What was fun about Haren was his hilarious Twitter account, named @ithrow88 (after the velocity he had near the end of his career), and this BCB article from early 2016 notes one particular day when he got bored and began tweeting out some random facts from his career. Worth a look seven years later.
You might recall Soto’s name because the Cubs re-signed him after 2016 and he wound up appearing in quite a few Spring Training games for the team. Eventually the Chicago-area native (Dundee-Crown HS in Carpentersville) played in a few MLB games for the Angels in 2020 and was still active in 2023 in the Twins organization in Triple-A.
Pineyro never played in the majors, but was still active in indy ball in 2023.
July 31: Acquired Tommy Hunter from the Orioles for Junior Lake
The Cubs tried to bolster the bullpen with the acquisition of Hunter, but he pitched poorly (5.74 ERA in 19 games) before leaving as a free agent. After 2015, though, Hunter pitched in 224 more games for the Indians, Orioles, Rays, Phillies and Mets (pay attention, Immaculate Grid fans!) with a 3.40 ERA and 4.4 bWAR.
Lake was a top Cubs prospect who never did much with the Cubs, or with the Orioles or Blue Jays, with whom he finished his brief MLB career in 2016. I remember Josh noting Lake’s strong arm and wondering why the Cubs didn’t try him as a pitcher. Couldn’t have done much worse than Hunter did in his brief time in Chicago. Lake was still active, age 33, in the Mexican League in 2023.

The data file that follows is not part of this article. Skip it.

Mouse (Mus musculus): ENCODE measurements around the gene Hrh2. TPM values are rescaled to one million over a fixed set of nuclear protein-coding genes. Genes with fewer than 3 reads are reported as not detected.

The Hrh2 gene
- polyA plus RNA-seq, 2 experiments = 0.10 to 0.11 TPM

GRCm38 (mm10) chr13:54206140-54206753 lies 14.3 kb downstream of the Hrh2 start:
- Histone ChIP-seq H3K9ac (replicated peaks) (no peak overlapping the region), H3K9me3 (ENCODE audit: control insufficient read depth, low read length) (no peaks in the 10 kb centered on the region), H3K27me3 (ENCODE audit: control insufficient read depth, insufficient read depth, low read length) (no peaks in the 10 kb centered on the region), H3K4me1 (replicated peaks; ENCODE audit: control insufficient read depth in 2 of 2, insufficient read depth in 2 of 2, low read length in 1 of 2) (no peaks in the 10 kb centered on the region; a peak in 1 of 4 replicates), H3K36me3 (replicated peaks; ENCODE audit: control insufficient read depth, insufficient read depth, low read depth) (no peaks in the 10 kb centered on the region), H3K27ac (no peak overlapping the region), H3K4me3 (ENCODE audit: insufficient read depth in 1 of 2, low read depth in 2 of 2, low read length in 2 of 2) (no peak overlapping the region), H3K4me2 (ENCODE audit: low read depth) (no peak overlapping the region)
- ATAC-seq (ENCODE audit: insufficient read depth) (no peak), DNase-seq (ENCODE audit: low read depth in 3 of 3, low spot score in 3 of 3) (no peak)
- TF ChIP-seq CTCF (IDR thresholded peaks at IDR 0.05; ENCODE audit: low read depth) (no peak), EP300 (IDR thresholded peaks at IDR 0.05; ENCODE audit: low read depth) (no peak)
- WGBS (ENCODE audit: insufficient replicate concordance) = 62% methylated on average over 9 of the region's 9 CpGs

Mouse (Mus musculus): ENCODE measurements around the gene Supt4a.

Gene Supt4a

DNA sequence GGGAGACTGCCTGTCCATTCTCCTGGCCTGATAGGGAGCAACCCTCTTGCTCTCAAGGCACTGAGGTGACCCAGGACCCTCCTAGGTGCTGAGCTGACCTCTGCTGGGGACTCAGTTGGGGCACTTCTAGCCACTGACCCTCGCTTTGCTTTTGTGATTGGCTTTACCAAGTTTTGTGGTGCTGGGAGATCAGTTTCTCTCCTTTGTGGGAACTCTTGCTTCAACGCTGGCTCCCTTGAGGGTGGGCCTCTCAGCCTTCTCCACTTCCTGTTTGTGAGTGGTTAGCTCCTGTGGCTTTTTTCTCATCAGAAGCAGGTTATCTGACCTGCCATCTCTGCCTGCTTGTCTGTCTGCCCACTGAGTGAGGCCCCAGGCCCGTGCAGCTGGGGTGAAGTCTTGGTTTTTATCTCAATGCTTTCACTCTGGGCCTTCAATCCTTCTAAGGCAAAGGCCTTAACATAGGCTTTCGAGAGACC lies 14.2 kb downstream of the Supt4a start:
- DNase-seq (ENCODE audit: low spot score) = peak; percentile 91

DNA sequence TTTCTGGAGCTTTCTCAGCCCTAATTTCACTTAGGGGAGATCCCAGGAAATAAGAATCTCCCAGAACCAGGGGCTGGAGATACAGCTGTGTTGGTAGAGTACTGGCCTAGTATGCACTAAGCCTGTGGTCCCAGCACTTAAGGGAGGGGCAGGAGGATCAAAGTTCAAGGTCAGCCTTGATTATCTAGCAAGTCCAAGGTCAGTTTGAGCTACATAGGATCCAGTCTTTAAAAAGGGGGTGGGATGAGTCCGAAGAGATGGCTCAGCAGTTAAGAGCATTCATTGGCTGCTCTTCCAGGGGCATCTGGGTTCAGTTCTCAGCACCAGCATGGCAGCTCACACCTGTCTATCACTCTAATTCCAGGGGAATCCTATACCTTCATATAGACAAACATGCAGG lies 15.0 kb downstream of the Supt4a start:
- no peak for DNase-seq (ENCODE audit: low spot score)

What I think I’ll remember most about Junior Lake is this:
Whoops! Junior Lake wears wrong road uniform. pic.twitter.com/VxLZ4sT7nB— Minor Leaguer (@Minor_Leaguer) April 3, 2014
Here’s a bit more:
November 20: Acquired Spencer Patton from the Rangers for Frandy De La Rosa
Patton pitched poorly for the Cubs (5.48 ERA in 16 games), spent most of 2016 at Iowa (but got a World Series ring!), then spent four years in Japan where he put up a 3.68 ERA in 219 games. He returned to MLB and had a decent year in 2021 in Texas and was still active with the A’s in 2023.
De La Rosa never played in the majors.
November 25: Acquired Rex Brothers from the Rockies for Wander Cabrera
Brothers had a weird little odyssey with the Cubs. They released him during Spring Training 2016, then he played in the Braves and Yankees systems before the Cubs reacquired him and he pitched for them in 2020 and 2021, and not well (5.43 ERA in 60 games, -0.3 bWAR).
Cabrera never played in the majors.
December 8: Acquired Adam Warren and Brendan Ryan from the Yankees for Starlin Castro
This was, pure and simple, a salary dump.
The Cubs wanted to free themselves of the four years and about $40 million remaining on Castro’s deal so they could sign Ben Zobrist to a four-year, $56 million contract. The Yankees were willing to take on Castro’s money — as long as the Cubs would take Ryan, who had $1 million left on his deal. The Cubs released Ryan a week later.
Warren had pitched well for the Yankees but in Chicago, he was just bad (5.68 ERA in 29 games), and the Cubs sent him back to New York in the Aroldis Chapman deal the following summer, at which time he began pitching well again.
The Cubs announced the Zobrist signing the same day this deal was made. I’d say that worked out pretty well.
A bunch of nothing trades and a couple of important ones, and the Fowler deal alone gives these a B- grade.
Give the Cubs a grade for their 2015 trades.